Jesus’ journey to Jerusalem is finally finished this morning. After three years of preaching, teaching, healing, and helping others, Jesus arrives today in Jerusalem. He comes to Jerusalem just as he foretold to the disciples; he comes to fulfill his destiny as Messiah and Savior. His arrival marks the beginning of the last week in Lent – Holy Week – and the beginning of his journey to Calvary. As we listen to the story from Luke’s gospel we wouldn’t think it was the beginning of the end. The people are shouting Jesus’ name with: “Hosanna!” “Blessed is He who comes!” “Glory to the King!” Sounds like a big celebration, a happy day. People are lining the street, throwing their coats and palm branches down for Jesus to walk on. This is a parade, a pageant, a victory celebration.
Some of you know that we are originally from the Kansas City area. Last October our Kansas City Royals brought home the World Series trophy. It is estimated that over half-a-million people lined the streets of downtown Kansas City to join in the parade and cheer for the players. Some of my family were part of that crowd and shared pictures of the exuberant joy of being part of that event. We’ve been gone from that area for thirty years and yet I still feel connected as a fan and I was as excited as everyone else for their incredible win. Watching the parade on television and hearing about it from my family, made me feel as if I were there in the middle of it all. I can imagine that the level of excitement that day in Jerusalem was kind of like that in Kansas City.
People were cheering and laughing and crying; they were hugging people they didn’t even know. And all of this excitement was for the King Jesus who just rode into town after three years of incredible ministry. The people had heard about Jesus and all that he had done; they were excited about his triumph. What the excited crowd did not know was that there was already a plot to put an end to Jesus and his ministry; there were people determined to rob him of his victories. The Pharisees have been trying to catch Jesus for a long time and as he comes into Jerusalem, they see his threat growing stronger. They plan to bring him down as soon as the opportunity presents itself, but they must be careful – particularly now with this huge crowd of supporters cheering him on. So, what are they to do? Howe can they calm this demonstration and take some of the attention off Jesus? Being the diplomats they are, they approach Jesus and ask him to settle the people down:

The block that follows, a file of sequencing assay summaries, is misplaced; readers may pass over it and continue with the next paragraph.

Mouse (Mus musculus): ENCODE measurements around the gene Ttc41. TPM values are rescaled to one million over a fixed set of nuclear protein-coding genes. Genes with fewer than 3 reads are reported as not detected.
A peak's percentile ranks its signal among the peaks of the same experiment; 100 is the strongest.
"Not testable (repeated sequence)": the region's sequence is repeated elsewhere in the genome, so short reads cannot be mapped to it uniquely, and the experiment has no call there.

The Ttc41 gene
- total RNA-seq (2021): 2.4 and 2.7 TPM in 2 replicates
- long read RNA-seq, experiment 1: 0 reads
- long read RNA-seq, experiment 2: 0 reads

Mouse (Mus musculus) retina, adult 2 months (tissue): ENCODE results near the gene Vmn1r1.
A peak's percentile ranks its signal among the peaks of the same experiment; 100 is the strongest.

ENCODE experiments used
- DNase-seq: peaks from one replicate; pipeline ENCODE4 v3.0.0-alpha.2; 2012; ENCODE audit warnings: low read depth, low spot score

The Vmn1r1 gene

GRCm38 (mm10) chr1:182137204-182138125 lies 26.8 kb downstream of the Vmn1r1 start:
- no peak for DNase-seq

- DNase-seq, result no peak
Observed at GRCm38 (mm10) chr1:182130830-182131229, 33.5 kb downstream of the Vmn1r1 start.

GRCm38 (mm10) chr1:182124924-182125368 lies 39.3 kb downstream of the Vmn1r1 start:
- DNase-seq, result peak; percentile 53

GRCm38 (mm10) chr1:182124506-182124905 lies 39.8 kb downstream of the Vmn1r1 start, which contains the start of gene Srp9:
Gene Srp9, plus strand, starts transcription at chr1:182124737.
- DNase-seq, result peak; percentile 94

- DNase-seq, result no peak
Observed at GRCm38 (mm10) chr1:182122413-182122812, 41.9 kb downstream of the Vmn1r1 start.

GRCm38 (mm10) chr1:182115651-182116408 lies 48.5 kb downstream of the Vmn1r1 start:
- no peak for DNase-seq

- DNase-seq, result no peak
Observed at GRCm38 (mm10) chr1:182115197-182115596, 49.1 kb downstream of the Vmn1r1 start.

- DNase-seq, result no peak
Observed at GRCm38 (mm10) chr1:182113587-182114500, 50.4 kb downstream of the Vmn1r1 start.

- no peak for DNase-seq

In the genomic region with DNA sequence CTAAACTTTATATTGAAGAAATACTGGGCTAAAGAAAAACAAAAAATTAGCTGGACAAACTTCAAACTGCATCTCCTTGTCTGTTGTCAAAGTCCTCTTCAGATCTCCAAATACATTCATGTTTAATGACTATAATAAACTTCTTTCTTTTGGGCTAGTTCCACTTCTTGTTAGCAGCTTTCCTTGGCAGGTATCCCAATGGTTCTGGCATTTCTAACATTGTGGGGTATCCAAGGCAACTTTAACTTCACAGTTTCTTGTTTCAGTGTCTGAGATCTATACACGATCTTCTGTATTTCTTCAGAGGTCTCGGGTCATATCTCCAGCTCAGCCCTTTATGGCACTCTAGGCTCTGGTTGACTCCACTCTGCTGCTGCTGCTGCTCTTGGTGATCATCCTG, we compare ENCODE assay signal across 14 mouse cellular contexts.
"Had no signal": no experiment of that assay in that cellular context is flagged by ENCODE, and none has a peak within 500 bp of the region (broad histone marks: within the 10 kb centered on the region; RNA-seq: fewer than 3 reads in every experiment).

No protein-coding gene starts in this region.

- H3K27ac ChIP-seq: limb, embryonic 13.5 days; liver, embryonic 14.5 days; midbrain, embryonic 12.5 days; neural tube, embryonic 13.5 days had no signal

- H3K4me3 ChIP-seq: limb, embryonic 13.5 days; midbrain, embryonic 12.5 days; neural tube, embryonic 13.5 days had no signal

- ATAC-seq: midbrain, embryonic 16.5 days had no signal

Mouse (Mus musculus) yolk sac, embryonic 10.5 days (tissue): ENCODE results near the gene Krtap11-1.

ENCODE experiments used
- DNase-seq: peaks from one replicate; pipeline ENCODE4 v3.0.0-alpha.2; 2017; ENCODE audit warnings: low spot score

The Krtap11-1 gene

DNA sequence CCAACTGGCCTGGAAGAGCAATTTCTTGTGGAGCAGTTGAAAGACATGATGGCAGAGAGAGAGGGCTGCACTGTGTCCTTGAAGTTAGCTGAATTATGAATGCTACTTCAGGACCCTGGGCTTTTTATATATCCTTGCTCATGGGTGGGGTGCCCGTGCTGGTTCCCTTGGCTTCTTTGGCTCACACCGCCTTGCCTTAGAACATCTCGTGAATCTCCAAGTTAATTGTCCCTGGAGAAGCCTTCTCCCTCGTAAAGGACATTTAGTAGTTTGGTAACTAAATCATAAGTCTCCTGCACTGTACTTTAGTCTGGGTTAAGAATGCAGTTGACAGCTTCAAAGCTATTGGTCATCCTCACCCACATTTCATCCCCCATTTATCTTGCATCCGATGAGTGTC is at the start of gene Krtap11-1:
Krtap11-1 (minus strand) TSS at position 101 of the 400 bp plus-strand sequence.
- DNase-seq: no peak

“Teacher, order your disciples to stop.” What they were really saying is: Tell these people to shut up! We can’t have all this noise and commotion; we can’t have this party atmosphere. This is the holy city of Jerusalem.
Jesus gives them a surprising response that they can’t begin to fully comprehend. “Tell the people to be quiet? Why, if I did that, then the stones on the street would start to cry out.” The point Jesus was making is that the emotion and the ecstasy people were feeling over his entry into Jerusalem were so powerful, even the stones in the road could feel it. That kind of faith is contagious! That kind of faith is dangerous! That’s why the Pharisees wanted it stopped…and that’s why Jesus refused to tell the people to subdue their joy.
It seems like the world has been telling the followers of Christ to shut up ever since. Now they do it in relatively subtle and innocuous ways, but the effect is still the same. We often hear: Settle down, don’t be such a fanatic about your faith. In fact, it’s probably better if you just keep your faith to yourself.” Sharing your faith has become offensive, politically incorrect, or socially inappropriate. We hear this stuff and we believe it. The result is that the Christian witness has been silenced and our passion for Jesus is gone. We’ve become lukewarm disciples – no longer dangerous…no longer a threat to anyone, least of all the devil. Our passion is no longer powerful enough that even the stones in the road feel the excitement.